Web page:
Schwert und Magie 2: Der unheimliche Tempel
for C64

SchwertUndMagie.jpg
Mr Creosote:Popular Vote:
1/6
Company: German Design Group
Year: 1989
Genre: RPG
Theme: Fighting / Horror / Sword & Sorcery / Myths and Mythology
Language: Deutsch
Licence: Commercial
Views: 10353
Review by Mr Creosote (2018-07-21)
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Der unheimliche Tempel is located right in the heart of the same floppy disk which already housed the predecessor. Not a lot could possibly have changed then, right? Conceptually maybe not, but that wouldn't have been in the concept of the series anyway. So it is just additional fodder for veteran adventurers of the first part? Indeed, but nevertheless, second parts of such series are usually of particular interest. Why? Because the first game can be seen as a kind of concept study demonstrating the game mechanics for a player trial. Making the second one the real “first” game.

Within the constraints of the fantasy genre, the gloomy temple's plot can even be seen as quite a turnaround. Instead of fairy tale romanticism, the player is met with heavy Lovecraftian horror. Searching for life-saving water for his caravan lost in a sand storm, our adventurer stumbles across a deserted, unknown temple where unspeakable things have happened – although it may not even be over yet. The water MacGuffin quickly taking the backseat (which the game even comments at the end in self-conscious irony).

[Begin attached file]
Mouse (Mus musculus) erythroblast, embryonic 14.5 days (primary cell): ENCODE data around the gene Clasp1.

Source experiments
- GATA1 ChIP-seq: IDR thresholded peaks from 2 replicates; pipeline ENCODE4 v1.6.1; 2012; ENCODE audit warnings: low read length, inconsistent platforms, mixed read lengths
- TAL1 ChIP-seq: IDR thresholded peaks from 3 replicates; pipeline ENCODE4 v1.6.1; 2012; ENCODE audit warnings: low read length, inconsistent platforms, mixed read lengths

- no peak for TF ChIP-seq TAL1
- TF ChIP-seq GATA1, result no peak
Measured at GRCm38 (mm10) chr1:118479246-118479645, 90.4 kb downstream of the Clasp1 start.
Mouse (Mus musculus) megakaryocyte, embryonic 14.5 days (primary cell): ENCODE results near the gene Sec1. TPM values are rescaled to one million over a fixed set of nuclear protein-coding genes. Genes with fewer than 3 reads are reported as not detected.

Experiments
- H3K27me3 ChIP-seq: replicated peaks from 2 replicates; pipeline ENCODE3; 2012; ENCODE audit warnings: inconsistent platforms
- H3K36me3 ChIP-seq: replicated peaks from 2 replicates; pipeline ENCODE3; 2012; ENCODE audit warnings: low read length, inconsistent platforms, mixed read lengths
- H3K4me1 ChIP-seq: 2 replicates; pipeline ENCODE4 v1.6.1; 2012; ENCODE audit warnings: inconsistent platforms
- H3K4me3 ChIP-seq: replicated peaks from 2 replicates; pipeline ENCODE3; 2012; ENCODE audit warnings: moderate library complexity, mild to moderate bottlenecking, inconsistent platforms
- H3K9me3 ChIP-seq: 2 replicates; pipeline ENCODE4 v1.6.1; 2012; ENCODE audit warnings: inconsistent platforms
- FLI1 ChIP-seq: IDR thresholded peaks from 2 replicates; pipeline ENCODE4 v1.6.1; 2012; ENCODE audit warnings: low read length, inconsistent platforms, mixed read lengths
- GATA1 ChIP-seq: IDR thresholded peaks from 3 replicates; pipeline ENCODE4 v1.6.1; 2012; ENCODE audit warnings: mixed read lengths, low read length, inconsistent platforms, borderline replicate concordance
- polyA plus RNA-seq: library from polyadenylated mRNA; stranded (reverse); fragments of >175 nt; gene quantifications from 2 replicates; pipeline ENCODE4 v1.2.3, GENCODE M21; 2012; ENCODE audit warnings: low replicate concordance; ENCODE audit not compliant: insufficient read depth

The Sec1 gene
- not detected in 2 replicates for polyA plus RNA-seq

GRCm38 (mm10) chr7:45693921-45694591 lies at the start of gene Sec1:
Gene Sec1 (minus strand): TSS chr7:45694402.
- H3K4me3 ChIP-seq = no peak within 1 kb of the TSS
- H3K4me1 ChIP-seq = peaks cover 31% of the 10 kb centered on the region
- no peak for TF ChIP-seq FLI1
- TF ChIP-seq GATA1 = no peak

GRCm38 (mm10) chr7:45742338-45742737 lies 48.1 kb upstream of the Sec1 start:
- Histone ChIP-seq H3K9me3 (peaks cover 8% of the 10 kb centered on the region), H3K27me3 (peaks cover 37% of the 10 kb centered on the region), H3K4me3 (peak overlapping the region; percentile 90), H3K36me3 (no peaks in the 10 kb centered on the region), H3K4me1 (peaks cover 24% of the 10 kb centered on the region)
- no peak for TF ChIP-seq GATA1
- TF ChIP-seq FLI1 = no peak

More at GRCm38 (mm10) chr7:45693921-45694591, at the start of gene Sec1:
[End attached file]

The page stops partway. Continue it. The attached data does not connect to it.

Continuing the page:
The player character can be imported from the first adventure which can be worth it due to small stat gains from there. This is particularly promising as the difficulty level has made a significant jump upwards. Especially when it comes to fighting (often more than one enemy at a time), things have become much tougher. This, unfortunately, emphasizes the random factors more strongly and it also shows the ugly side of those fights: being hardly interactive at all (the only choice the player has each round is whom to attack next), they tend to take much too long.

In spite of everything, the temple easily surpasses its predecessor. First, this is due to the much more atmospheric scenario. Second, it is due to increased variety. There are small puzzles, once using a text parser and one needs to be solved under real time pressure. Simple line-based graphics illustrate a couple of rooms. And even though fight mechanics can be criticised for sure, rolling the climactic confrontation with the demon (who isn't even the real “boss”) can make your heart beat a little faster for sure. A nice one!

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